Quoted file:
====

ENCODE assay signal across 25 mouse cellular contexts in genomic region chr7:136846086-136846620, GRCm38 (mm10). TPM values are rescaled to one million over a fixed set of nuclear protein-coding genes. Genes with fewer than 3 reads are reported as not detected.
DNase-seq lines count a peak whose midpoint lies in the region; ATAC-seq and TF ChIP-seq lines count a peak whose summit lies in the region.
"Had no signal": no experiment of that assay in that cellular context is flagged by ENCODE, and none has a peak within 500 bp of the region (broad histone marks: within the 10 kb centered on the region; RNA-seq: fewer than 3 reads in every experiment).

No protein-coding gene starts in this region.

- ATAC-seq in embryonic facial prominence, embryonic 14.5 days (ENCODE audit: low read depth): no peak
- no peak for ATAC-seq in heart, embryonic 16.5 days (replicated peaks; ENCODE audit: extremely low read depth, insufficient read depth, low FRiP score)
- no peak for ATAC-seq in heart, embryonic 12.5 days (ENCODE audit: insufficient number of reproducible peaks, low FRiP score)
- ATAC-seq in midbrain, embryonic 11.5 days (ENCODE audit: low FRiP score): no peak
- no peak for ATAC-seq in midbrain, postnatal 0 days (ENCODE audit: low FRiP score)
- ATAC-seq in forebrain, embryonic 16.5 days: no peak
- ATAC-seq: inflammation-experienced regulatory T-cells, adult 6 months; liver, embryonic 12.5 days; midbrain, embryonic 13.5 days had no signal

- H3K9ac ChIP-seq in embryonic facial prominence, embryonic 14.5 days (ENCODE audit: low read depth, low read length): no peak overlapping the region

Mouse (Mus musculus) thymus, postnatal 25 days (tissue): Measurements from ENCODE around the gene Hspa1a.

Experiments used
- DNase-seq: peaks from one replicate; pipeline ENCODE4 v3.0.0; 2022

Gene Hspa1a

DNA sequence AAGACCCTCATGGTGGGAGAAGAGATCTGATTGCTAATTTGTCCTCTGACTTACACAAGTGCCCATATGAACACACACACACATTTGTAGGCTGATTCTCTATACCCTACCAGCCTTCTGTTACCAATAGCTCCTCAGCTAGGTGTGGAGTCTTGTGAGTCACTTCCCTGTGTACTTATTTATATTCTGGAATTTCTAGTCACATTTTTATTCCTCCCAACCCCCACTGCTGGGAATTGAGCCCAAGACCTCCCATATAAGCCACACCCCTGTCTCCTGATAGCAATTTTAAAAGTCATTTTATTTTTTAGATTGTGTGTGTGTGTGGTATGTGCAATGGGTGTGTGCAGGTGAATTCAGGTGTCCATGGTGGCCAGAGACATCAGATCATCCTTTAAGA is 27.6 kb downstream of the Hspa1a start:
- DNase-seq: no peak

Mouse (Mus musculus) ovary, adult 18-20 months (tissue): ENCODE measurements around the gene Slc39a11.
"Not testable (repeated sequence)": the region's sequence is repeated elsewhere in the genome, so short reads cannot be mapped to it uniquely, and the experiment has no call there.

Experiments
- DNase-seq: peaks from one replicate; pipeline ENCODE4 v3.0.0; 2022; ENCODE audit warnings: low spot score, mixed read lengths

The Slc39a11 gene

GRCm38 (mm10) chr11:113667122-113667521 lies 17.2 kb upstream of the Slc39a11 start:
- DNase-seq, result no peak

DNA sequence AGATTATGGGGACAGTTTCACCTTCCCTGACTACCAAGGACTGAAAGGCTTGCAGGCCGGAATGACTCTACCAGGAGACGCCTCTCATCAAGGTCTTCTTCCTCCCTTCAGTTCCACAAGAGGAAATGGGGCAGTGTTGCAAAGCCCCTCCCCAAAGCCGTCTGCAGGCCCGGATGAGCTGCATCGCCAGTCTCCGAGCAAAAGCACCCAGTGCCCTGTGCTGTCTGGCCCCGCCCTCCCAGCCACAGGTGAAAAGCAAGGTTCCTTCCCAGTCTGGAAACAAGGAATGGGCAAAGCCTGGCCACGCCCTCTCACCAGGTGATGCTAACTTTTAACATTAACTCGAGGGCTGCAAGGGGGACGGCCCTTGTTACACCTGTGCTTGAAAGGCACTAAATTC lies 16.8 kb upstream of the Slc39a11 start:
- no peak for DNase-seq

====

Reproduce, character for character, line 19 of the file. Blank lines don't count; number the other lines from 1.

Mouse (Mus musculus) ovary, adult 18-20 months (tissue): ENCODE measurements around the gene Slc39a11.